Failure to comply with an order, from a North Carolina court, may result in legal issues for civil contempt or even criminal contempt. A person found in contempt can face serious consequences to force compliance, even jail time. Civil contempt applies to family court orders including divorce, child custody, alimony, equitable distribution. If you find yourself in the midst of contempt proceedings following a North Carolina divorce, let the Charlotte contempt attorneys at Powers Law Firm PA be your voice in court, standing up for your rights and looking after your best interests.
Facts About Contempt in North Carolina
Contempt can come into play after a court has issued judgments, orders or decrees to govern the behavior of the parties. Once a court has issued such decrees, it is important to observe them to the best of your ability and, at the same time, to take note of any potential violations on the part of your former spouse or partner.
A contempt action is appropriate when a party “contemptuously” violates any provision of the decree. As a practical matter, however, the violation or violations should be significant. Courts have been known to take it personally when a parent disregards their orders. If attorney and client can produce evidence that their opponents have willfully disregarded a court decree, then they can “make a motion” or “move” for a contempt ruling.
To find a party guilty of contempt, the court cannot simply conclude that the accused party did not act in accordance with the decree. The court must also conclude that the accused party had the ability to comply and therefore violated the decree both deliberately and without good reason. It is then up to the accused to present evidence that he or she did not have the ability to comply or that it was an “honest mistake.”
Of course, the evidence for a contempt ruling often does exist, and if you and your attorney can produce it, you will substantially improve your case. In fact, your attorney will often file a motion of contempt in tandem with a motion to modify.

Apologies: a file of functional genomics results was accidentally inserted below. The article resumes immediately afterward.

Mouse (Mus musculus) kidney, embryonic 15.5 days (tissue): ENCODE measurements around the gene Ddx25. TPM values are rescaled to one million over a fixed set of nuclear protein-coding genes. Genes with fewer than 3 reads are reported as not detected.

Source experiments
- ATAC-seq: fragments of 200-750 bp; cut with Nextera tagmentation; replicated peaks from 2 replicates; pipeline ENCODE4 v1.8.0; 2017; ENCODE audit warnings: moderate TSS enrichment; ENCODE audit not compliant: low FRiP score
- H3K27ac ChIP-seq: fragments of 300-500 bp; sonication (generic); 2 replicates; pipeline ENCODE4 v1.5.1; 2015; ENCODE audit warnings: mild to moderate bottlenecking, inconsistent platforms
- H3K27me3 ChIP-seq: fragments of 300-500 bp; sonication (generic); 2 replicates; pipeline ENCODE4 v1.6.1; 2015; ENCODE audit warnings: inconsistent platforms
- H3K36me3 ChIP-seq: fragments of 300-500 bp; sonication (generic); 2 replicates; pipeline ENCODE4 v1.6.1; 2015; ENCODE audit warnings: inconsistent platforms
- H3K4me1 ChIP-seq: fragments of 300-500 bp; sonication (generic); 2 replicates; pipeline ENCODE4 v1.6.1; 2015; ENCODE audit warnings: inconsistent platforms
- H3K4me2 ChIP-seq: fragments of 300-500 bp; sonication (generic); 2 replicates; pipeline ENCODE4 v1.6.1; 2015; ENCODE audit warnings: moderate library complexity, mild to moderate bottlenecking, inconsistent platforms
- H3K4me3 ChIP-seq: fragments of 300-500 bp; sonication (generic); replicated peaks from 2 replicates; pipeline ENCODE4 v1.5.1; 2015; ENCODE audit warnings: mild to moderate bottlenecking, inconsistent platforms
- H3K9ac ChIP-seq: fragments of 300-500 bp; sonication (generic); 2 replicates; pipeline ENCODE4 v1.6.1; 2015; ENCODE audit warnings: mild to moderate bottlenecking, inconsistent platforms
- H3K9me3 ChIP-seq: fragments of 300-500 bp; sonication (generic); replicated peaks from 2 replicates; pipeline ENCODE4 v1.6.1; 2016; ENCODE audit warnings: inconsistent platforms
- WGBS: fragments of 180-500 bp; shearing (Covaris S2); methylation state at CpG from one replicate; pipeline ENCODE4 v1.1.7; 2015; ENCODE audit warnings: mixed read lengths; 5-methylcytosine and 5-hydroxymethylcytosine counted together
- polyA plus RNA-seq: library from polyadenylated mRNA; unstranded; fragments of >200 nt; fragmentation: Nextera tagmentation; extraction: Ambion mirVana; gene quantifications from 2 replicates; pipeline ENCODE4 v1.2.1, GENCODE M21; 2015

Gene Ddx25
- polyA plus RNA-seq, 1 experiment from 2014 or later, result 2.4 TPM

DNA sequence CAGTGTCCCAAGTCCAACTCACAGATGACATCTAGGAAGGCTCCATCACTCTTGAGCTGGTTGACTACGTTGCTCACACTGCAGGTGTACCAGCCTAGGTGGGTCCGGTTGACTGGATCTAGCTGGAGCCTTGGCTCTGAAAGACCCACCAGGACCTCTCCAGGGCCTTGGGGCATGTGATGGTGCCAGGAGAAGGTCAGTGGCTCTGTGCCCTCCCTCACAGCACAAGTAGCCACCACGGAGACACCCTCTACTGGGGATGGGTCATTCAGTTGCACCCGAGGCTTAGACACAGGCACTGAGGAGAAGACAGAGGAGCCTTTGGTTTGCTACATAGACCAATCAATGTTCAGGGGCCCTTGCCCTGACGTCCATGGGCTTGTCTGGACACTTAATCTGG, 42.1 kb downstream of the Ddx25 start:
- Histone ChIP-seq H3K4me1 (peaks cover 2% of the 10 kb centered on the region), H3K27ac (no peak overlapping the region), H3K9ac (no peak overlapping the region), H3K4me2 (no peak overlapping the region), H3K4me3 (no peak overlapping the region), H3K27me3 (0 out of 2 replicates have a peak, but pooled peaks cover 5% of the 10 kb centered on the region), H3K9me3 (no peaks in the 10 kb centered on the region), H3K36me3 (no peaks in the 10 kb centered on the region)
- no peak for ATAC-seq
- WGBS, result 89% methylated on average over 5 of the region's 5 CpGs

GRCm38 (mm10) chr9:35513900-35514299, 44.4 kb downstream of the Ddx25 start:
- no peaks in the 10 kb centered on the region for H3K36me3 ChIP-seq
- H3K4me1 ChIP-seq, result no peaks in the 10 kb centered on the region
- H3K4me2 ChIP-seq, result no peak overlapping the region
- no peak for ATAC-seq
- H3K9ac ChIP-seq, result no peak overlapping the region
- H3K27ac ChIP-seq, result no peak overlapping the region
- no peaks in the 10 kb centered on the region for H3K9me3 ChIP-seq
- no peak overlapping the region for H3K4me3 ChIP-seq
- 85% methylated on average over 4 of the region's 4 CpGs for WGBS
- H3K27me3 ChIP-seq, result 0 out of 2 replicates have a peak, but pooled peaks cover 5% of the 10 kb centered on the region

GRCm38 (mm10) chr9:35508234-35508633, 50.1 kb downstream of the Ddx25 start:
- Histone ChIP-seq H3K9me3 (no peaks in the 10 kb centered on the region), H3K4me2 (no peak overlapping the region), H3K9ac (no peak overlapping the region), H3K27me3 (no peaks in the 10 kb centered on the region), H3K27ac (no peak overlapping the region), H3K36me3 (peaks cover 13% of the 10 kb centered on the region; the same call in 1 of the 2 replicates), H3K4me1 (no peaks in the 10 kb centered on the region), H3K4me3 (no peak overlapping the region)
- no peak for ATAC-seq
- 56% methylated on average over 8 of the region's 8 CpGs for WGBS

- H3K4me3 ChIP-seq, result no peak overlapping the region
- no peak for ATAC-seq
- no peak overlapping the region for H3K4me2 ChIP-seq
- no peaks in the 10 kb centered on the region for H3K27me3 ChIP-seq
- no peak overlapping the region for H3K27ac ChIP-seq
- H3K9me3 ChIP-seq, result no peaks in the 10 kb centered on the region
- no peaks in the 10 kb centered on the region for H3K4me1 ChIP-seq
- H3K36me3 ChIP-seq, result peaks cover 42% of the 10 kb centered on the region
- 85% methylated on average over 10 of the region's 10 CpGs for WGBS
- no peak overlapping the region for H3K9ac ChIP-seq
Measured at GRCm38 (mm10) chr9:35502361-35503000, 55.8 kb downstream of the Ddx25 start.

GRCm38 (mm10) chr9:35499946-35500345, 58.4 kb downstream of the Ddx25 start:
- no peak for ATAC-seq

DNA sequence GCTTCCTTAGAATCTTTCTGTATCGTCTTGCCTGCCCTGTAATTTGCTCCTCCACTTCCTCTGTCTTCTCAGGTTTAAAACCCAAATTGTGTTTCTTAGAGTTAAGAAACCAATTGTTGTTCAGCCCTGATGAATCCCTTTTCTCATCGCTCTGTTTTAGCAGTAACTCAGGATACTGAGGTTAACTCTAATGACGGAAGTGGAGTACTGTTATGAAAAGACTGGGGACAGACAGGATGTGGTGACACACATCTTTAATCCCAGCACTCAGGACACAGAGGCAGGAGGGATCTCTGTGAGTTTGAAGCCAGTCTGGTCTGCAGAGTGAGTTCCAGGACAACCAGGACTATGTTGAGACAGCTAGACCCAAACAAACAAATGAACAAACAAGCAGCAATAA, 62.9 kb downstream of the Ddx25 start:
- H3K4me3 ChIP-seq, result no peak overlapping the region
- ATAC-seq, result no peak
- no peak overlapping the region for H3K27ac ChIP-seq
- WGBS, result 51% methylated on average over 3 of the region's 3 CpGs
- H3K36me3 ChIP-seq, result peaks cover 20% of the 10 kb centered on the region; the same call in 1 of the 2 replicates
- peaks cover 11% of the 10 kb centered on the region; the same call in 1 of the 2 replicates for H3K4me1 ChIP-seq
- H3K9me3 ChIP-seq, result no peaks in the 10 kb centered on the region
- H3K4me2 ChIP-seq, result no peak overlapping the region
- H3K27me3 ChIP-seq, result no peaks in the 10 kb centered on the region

The Difference Between Criminal Contempt and Civil Contempt in North Carolina
There are different reasons and purposes for civil contempt and criminal contempt under the North Carolina family laws. There are different procedures for each, which may result in different types of sanctions. One of the more common disputes in Charlotte family court involves a Show Cause Order and child custody and visitation issues.
- Criminal Contempt – Punishment for violating a valid Court Order or for interrupting judicial proceedings or being disrespectful to the Judge
- Civil Contempt in NC – Intended to require compliance or make a party comply with a Court Order
“Criminal contempt is meant to punish someone for failing to comply or actively disobeying a Court Order. Civil contempt is an effort to change behaviors and ensure future compliance with the subject of things like Child Custody, Visitation, and Child Support in North Carolina.”
– Bill Powers, Charlotte Divorce Lawyer
Criminal contempt is normally applicable where the ruling is a punishment for something already done that tends to interfere with the court system or administration of justice. Civil contempt in family court proceedings is meant to address the rights of the parties, to preserve their rights under a valid court order, and to compel obedience to orders.
In reviewing the North Carolina family laws, the NC Supreme Court states, “A major factor in determining whether a contempt is civil or criminal is the purpose for which the power is exercised.” Blue Jeans v. Amalgamated Clothing (1969).
Criminal contempt is different than criminal charges for allegations of a felony or misdemeanor criminal charges. It’s important to understand that a Court Order under the NC family laws may direct the parties “not threaten, assault, or harass” one-another.
As such, getting arrested for Assault on a Female or Simple Assault, Communicating Threats or other Domestic Violence charges may require legal representation in both criminal court, for the criminal charges, and may further serve as a legal basis for a Motion to Show Cause and Show Cause Order for willfully violating an existing family court Order. It’s also relevant to note, new criminal charges an also result in a Complaint and Motion for Domestic Violence Protection Order or DVPO.
If you’re facing allegations of criminal charges, call divorce lawyer Charlotte NC Bill Powers.
Contact Our Charlotte Contempt Attorney Today
Consult with a Charlotte contempt attorney at Powers Law Firm PA if you are looking to hold another party in contempt for violating a court order or if you are facing allegations of contempt yourself. Contact the Charlotte contempt attorney at Powers Law Firm PA immediately! Call us today at 704-342-4357.